In this time of solitude, my inner world is becoming quieter, more introspective. Tom and I are taking time to talk intimately about what’s coming up in our life together and individually, and about how to live in a world that is struggling to survive, something none of us has experienced before. Through all the very present fear and grief, the chaos and confusion, I am grateful to be alive, and proud to be part of the global family. To the best of our ability, we are mobilizing our resources and working together to save lives, to keep people healthy, and to share information for the good of the human community.
I would love to hear about your experiences making connections with the people in your life, and to connect with you by sharing a short video of the river that flows through Natural Bridges and its music. May you be safe. May you be well.
So good to hear from you, dear friend! You certainly have been on my mind, reentry is always a little tricky, but reentry during a pandemic ??? I feel this is a brutal reminder from mother Nature, running out of patience with our extraordinary destructive arrogance…I have been re reading Jean Giono, a beloved Southern french writer who wrote a luminous novel about the plagues, that use to ravage Europe periodically…Eerily echoing our present time…
And so i live in my blue palace on the hill…I spend most of my time outside, marveling at all the things small and big that i had failed to really KNOW about this land until now…The river is loud in the canyon, observing bird rituals has become a fascinating moment of each day…Burning brush, picking up branches, pending down low and noticing plants and insects, expanding my garden and planting seeds, I feel so privileged to be here…
Calling France daily, only watching European news programs, I try and connect deeply with all my family there, hear what they hear, feel what they feel…Writing letters, lots of them , taking the time to think about and connect with family and friends deeply…I did a 5 day virtual retreat offered by Thich Nhat Than, from Plum Village in France, and the discipline and meditations of it were really helpful. I stay away from screens, I am not really sure what day it is…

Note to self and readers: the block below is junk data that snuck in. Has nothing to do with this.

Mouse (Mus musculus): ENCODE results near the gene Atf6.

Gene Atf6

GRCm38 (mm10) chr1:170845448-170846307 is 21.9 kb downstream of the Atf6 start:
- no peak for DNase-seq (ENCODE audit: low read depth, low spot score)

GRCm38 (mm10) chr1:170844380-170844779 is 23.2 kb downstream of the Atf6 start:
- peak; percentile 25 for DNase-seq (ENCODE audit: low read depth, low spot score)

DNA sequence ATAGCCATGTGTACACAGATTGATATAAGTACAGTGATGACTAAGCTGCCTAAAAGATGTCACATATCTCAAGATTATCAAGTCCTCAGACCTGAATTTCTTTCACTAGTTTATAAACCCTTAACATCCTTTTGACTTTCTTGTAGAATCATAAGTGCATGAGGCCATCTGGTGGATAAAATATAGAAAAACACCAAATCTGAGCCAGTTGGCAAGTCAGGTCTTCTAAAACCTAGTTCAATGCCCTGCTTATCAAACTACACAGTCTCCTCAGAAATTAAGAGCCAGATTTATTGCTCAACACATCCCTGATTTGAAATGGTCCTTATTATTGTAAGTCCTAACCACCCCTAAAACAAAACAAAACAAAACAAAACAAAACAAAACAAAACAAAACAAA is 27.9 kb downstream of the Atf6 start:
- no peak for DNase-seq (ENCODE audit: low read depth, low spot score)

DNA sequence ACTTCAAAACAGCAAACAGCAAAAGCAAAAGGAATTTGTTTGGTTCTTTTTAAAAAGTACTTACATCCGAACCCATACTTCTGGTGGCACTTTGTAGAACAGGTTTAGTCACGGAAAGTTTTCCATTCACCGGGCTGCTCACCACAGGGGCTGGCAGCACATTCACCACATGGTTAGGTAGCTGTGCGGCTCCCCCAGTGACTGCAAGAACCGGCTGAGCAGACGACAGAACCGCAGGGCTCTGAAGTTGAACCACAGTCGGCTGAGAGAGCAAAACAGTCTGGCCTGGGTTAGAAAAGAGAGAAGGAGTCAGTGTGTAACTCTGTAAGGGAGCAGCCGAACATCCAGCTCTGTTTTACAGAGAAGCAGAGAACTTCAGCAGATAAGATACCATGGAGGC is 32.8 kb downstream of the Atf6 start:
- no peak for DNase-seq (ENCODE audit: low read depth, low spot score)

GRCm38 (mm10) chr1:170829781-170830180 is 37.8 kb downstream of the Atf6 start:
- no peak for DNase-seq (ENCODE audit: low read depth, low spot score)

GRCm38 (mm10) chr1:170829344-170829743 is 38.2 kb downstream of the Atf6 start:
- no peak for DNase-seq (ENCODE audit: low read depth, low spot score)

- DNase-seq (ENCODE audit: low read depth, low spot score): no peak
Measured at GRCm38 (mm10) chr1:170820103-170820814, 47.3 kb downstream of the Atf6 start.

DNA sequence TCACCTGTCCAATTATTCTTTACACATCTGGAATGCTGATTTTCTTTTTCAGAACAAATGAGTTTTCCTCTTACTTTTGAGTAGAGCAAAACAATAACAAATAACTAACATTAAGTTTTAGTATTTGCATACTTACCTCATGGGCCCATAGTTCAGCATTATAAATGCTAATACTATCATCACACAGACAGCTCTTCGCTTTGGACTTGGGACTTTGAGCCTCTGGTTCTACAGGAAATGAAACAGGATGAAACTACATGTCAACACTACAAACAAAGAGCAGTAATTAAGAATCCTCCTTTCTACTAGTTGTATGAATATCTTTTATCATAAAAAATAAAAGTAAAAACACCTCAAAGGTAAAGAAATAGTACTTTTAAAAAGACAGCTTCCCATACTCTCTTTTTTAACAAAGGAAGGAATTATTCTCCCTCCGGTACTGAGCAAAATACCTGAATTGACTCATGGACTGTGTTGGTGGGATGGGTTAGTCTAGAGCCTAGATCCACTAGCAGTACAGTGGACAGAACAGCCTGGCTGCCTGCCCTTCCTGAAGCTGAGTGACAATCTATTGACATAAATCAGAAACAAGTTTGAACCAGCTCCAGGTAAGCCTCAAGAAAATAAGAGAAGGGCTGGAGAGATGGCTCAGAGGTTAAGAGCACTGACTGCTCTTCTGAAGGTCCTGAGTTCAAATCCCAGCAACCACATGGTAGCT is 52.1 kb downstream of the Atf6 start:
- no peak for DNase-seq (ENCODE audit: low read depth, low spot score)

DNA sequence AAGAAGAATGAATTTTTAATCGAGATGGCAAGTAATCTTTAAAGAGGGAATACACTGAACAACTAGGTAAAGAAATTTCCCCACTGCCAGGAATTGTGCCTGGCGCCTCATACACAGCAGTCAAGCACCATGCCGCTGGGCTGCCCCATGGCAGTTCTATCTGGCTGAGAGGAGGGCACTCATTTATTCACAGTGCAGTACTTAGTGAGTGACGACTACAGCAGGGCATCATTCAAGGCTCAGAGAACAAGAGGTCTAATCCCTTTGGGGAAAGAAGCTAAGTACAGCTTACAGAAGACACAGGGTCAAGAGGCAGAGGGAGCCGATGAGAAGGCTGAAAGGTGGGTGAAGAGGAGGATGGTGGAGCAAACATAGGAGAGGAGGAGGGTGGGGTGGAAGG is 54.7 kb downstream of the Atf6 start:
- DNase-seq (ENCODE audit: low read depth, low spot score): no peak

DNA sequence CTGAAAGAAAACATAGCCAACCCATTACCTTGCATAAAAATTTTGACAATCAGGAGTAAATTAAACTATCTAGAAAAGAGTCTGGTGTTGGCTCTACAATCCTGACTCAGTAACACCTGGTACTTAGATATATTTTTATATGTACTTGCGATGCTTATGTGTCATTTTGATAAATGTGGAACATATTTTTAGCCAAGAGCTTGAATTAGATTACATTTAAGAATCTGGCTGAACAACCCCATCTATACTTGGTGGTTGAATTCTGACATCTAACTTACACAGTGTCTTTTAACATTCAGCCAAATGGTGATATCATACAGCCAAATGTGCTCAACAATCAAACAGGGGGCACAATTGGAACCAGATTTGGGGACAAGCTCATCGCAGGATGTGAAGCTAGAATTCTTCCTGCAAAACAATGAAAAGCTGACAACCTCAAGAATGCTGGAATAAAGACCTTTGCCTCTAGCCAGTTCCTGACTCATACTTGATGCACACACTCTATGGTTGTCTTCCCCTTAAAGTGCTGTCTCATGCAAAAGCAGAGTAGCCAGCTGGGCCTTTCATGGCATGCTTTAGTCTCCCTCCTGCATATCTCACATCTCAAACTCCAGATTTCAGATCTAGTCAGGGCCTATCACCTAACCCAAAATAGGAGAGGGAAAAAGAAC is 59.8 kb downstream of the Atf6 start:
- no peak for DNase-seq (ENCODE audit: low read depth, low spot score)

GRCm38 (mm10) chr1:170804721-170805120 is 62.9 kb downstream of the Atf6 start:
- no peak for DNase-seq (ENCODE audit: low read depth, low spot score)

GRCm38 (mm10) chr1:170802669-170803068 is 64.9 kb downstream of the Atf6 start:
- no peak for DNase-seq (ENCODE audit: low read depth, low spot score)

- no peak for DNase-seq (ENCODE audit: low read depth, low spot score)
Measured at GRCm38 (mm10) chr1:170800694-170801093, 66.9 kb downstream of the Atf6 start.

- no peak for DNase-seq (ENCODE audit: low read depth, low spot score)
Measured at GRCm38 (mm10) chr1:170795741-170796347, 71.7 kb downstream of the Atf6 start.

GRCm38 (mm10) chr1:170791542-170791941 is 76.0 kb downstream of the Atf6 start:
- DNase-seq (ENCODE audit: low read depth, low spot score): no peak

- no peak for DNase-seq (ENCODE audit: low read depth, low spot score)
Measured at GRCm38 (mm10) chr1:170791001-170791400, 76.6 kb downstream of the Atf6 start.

Twice a day, my good neighbors and i gather and we walk (safely distant) 4 miles while checking up on everybody on our road. At the end of the week we will be passing the 80 mile marker….
I miss you, would love to have a long walk where we could really catch up…Take good care, love and respect, Catherine
I’m so happy to hear that you and Tom are home, “safe” and sound. Such a strange experience in this current existence of a Pandemic. Thank you for the video of Natural Bridges…so beautiful. I’ve enjoyed your blog and can almost hear your voice as I read.
The new norm for me includes “attempting” to work from home while trying to homeschool 5 kids….even the college kiddo :). Connecting with others feels odd and I can only say that the connections within our own walls have expanded. We bake together, garden, make meals, build skateboard ramps, make “doodle” art and sunbathe together. Los Angeles is so very different than Calaveras County (obviously)…going out in public feels odd. People have been kind and courteous but sometimes I feel people look at me like I have the plague. Human connection is difficult and feels masked with fear. I’ve surrendered to the idea of living one day at a time and trying to embrace gratitude above fear.
Your teachings and wisdom are never forgotten and very much missed. Virtual hugs to you…and please give Tom my best. Stay safe and much love to you!
Thank you for your response. Your life sounds so full of life and family in L.A. I am so happy for you. I also appreciate your wisdom, “surrendering…to living one day at a time and embracing gratitude above fear.” Please stay in touch.
Blessings and love,
This journey has been challenging in so many ways. Feeling of the uncertainty feeling of being afraid feelings of trying to stay grounded. Finding myself and my new path. Sitting idle. Seeing people in passing and knowing they also are on a new
journey. Smiles are such a beauty that makes me happy Hearing laughter on the hill I live on is music in my heart. Hoping we can all recognize life is amazing an we are here on Mother Earth for a short time. This is our world together as a family. Be well. 🙏
Lovely to read and to know we are all still striving on this earth for the same things.